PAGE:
By lambert strether. A version of this post appeared at Corrente . This post has with new material added that applies in part to fracking.
So here’s the deal, and linky goodness will be lacking today (and a lot of this is what activists have put together in discussion, so links are lacking anyhow. And as the great Peggy Noonan once said: “It would be irresponsible not to speculate!”)
One of Maine’s issues as a state is that we have an extractive economy that’s doesn’t support us as well as it used to, what with producing more with less in pulp and paper , and with the forest product industry tending to move where costs and regulations are lower, and/or closer to the equator, where trees grow faster and bigger. We continue to extract from fisheries and summer people, naturally, but those resources, although renewable with careful management, are seasonal and mostly support the coast. And Nestlé extracts our water at Poland Springs. But the sort of people who play golf together and fly over the state in executive jets seem to see two main “opportunities”: One is our oodles of empty space,* hence landfills and importing of out-of-state trash.** The other is our geographical position between Quebec and New Brunswick. Location, location, location!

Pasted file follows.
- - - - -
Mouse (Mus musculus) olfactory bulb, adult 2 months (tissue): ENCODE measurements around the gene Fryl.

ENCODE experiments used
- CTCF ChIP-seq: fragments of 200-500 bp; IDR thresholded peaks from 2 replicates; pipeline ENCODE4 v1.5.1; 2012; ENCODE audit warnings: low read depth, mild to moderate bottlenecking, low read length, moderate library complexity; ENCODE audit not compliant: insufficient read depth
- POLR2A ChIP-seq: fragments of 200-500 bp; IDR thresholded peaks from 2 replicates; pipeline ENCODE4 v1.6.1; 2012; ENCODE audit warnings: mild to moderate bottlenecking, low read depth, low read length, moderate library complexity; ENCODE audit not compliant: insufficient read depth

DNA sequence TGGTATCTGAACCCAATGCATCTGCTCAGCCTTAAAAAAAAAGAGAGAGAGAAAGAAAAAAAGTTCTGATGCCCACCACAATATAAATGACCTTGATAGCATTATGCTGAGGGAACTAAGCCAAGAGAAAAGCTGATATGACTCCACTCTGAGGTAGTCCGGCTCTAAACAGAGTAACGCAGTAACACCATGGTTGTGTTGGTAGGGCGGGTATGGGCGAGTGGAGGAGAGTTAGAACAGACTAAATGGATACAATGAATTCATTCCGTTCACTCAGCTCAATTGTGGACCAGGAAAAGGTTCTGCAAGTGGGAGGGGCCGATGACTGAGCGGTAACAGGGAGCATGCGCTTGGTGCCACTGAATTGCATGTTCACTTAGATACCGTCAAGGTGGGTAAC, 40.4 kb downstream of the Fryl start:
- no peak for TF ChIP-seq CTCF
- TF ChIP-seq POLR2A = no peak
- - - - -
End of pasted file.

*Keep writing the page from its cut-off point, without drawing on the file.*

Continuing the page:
Which brings me to the “East-West Corridor.” Here’s a map. The blue strip shows the Corridor’s route, kinda sorta. (The local oligarch shilling the plan, Cianbro construction czar Peter Vigue, has the real map, but he keeps it locked up in his office.)
Now, a word about the business model behind the Corridor. The Corridor is essentially a land deal. Key point: The Corridor would be privately owned . That means that the (unnamed, as yet unknown) owners of the corridor would be able to